Will I "get used to it"? Possibly. But that doesn't make it OK. It's the worst Apple keyboard I've ever used. There's almost zero tactile feedback, so I find myself pounding away at it because I can't feel the keys registering. I'm quite seriously thinking of taking it back because it's so unpleasant to type on.

    And yeah, the port thing. I knew about it going it, but it's still irritating to have to use a special USB adapter to plug in a standard flash drive, and not being able to charge the computer with an external drive or anything attached.

    And also, I guess I took it for granted before, but the Magsafe connector is awesome and now that I'm back to clunkily pushing a connector in (and losing that tripping-over-the-cord safeguard), I miss that too.

    All I want is this same computer, maybe 2-3mm thicker, and without the above compromises they made for the sake of thinness.
  10. LouisLoh macrumors regular

    Sep 26, 2010
    Sounds like you need a MBA with retina display.. You probably bought the wrong computer..

    Personally, I'm really starting to like this keyboard. The single port is no issue for me now, after the initial sync. Everything else is now in the cloud.

    The only thing I really miss from my 15" rMBP is MagSafe..
  11. ignatius345 macrumors 65816

    Aug 20, 2015
    I bought the wrong computer because they don't make the right one. If that MBA with retina display actually existed, I'd have bought it in a heartbeat.
  12. LouisLoh macrumors regular

    Sep 26, 2010
    I think the upcoming MBPs may be exactly what you're looking for... If you have a spare computer, I'd suggest you return your rMB before the window closes and wait for WWDC.
  13. Vanessa D macrumors newbie

    Vanessa D

    Apr 23, 2016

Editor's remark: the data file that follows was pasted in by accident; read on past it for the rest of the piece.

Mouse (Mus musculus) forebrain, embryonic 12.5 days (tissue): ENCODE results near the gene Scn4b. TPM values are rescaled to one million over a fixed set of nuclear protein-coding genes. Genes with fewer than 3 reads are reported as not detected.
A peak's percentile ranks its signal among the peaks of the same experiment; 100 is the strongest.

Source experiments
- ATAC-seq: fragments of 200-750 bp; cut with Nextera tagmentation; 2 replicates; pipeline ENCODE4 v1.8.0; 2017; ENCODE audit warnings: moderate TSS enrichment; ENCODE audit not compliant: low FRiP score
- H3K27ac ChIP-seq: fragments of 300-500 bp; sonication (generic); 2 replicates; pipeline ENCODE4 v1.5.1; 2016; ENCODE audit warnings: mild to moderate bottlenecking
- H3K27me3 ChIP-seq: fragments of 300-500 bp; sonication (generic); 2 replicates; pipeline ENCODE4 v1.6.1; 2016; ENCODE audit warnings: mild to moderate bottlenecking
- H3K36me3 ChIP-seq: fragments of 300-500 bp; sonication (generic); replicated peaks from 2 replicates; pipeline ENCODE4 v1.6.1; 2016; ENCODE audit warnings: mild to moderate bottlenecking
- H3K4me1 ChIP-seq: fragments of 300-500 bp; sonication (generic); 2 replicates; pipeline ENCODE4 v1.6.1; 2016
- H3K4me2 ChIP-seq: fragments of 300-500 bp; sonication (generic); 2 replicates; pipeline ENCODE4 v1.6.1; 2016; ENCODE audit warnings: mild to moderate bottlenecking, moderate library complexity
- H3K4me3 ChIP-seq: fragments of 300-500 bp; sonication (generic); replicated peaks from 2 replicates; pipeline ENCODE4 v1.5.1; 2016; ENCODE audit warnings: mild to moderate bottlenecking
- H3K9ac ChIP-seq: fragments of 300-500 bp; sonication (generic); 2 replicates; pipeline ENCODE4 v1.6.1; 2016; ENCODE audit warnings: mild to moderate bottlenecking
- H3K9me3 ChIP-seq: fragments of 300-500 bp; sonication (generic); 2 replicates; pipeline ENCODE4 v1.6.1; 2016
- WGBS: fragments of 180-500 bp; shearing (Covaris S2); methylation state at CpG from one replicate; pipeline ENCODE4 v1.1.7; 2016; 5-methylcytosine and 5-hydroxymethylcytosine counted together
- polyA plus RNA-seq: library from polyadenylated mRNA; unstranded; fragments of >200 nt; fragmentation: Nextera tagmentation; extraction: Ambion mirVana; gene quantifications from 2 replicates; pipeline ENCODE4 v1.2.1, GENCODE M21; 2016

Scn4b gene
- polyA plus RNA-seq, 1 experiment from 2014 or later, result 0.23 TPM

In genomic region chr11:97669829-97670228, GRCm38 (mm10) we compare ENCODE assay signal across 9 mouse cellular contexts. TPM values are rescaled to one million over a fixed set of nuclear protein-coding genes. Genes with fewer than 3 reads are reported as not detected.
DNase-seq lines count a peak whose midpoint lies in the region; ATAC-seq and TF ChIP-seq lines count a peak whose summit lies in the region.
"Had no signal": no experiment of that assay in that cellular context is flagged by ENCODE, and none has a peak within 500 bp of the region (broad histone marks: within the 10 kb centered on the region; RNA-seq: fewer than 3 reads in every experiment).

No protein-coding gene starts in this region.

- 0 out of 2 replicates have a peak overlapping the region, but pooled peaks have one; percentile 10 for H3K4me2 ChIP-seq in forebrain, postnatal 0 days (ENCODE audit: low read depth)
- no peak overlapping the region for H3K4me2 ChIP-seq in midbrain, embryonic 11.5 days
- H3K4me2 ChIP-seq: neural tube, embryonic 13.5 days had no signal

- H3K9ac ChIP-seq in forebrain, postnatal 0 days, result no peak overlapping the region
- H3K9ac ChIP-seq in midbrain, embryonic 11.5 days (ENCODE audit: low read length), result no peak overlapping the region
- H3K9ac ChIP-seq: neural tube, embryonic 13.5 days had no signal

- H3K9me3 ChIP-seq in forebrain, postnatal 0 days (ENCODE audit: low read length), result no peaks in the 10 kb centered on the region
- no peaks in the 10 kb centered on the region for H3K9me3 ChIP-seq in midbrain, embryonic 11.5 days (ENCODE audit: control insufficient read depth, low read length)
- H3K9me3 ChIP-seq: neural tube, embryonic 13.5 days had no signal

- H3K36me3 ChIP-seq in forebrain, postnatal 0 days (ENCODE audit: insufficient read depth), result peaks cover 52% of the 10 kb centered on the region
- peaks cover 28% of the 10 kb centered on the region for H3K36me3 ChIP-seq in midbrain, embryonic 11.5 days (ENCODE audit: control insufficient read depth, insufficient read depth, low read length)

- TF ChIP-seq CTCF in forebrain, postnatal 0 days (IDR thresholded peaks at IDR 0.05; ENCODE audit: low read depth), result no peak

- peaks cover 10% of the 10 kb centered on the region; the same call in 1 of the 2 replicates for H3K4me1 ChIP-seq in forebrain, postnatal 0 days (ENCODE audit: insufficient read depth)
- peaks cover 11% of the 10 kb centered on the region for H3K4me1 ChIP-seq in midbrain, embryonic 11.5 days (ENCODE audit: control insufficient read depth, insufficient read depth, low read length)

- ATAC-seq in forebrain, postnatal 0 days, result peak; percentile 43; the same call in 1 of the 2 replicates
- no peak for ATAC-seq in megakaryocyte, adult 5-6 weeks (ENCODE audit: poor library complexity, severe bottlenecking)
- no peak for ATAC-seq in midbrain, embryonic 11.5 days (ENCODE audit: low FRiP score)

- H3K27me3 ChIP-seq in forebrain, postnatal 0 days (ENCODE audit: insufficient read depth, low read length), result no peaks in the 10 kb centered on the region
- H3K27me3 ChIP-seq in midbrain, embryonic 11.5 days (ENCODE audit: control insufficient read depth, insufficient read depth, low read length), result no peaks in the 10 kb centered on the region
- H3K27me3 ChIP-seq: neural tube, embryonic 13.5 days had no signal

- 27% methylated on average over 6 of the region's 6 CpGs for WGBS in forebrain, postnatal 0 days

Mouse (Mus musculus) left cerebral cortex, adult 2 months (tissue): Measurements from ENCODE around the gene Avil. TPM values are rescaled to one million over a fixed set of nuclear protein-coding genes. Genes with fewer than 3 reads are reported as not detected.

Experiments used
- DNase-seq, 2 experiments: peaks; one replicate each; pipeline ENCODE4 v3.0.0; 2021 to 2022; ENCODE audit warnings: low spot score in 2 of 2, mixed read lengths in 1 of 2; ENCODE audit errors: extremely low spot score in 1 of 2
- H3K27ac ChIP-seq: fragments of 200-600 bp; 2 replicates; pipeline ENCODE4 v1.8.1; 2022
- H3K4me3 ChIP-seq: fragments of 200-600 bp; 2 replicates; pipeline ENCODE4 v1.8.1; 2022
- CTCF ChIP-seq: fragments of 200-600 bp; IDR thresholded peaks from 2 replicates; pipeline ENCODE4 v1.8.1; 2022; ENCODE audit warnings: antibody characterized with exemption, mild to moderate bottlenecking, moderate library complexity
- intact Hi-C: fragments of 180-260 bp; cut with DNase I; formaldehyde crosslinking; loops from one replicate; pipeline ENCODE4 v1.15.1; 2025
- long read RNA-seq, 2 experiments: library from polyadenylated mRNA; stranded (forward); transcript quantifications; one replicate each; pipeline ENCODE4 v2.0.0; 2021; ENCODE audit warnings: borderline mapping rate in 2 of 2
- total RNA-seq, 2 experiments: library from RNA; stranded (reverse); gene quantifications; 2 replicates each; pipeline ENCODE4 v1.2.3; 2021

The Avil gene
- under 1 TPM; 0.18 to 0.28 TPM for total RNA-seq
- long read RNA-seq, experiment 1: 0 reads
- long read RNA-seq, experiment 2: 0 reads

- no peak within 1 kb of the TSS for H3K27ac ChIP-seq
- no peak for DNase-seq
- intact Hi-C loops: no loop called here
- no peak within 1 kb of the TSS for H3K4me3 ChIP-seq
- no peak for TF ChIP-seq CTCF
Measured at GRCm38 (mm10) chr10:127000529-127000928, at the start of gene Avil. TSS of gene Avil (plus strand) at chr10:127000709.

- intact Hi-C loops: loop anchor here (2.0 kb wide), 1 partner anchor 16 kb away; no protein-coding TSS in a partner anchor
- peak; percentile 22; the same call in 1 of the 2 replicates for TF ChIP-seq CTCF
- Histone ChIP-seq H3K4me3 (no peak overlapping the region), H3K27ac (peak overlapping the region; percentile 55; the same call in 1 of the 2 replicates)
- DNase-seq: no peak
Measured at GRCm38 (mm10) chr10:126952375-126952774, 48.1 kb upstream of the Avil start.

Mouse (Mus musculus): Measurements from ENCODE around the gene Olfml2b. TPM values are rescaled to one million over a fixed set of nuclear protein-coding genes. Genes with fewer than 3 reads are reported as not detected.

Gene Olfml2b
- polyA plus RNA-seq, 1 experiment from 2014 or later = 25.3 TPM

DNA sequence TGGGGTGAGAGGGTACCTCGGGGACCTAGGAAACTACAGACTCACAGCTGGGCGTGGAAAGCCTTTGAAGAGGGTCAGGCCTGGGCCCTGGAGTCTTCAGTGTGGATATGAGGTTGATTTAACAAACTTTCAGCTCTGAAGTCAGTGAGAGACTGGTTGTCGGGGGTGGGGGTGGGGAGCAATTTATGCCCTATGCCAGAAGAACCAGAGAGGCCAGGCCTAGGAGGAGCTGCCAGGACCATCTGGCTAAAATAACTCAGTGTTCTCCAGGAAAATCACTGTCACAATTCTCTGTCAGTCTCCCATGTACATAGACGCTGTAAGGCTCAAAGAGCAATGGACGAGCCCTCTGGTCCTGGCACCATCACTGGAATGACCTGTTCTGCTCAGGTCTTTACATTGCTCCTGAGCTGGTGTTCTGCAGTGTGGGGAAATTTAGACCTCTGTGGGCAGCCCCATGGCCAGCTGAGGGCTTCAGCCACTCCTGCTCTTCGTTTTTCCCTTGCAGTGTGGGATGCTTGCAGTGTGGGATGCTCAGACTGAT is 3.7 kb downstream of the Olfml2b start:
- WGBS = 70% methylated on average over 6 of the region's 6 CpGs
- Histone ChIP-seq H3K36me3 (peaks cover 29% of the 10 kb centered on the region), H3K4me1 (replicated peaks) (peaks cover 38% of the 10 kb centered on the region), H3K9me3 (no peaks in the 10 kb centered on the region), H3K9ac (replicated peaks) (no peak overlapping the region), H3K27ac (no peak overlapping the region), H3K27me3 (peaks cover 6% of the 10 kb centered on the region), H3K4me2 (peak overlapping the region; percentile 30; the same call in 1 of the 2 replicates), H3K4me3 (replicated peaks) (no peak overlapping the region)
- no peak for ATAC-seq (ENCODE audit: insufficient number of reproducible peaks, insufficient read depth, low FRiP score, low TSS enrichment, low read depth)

No SD port
    I need to put my mini drive into a small hole

  14. springsup macrumors 65816


    Feb 14, 2013
    This seemed like such a perfect opportunity for Apple, as well. I have a 2012 RMBP and the power port is very often on the wrong side of the computer. USB-C would theoretically solve that. That said, my power cord sometimes gets caught around the wheels of the coffee table, so I'm not sure I really want to give up MagSafe, either.

    Could they maybe make a USB-C charging cable which breaks near the end? Or some kind of MagSafe USB-C plug? Small parts means people will lose them though. Damn humans, ruining everything nice.
  15. Queen6 macrumors 603


    Dec 11, 2008
    Putting out the fire with gasoline...
    this should help to alleviate some concerns:

    Don't use one on my rMB, as never felt I needed on, If you pull in the USB C connector slowly the retention force feels significant, however if you snap away the power cable it disconnects from the notebook very easily.

  16. springsup macrumors 65816


    Feb 14, 2013
    That's exactly what I had in mind, very cool.

    I would use one with a rMB. You don't really want to stress your one and only port if you can avoid it. I had a Galaxy Nexus a few years ago that just plain stopped charging because the fin in the micro USB port was bent from cable stress. I bent it back in shape, but it didn't last long.
  17. Biggie Robs macrumors member

    Oct 21, 2007
    Jamaica Plain, MA
    Lack of MagSafe is unfortunate, but otherwise there is no reason (sans ports) to not get a MacBook, outside of the obvious "power users."

    I love, love, love the keyboard. Apparently some people don't, so make sure you are not one of those people.

    Having said all of that, the 13" rMBP coming in June should be an awesome machine if one doesn't want/need super portability. If one can wait, it makes sense to wait until it's released. I couldn't; my late 2011 MBP's HD failed back in January.
  18. ghanwani thread starter macrumors 6502a

    Dec 8, 2008
    I have tried the keyboard and there will definitely be a big learning curve to use it. I justified that to myself as something that would reduce the chance of repetitive stress injury because I would be forced to slow down!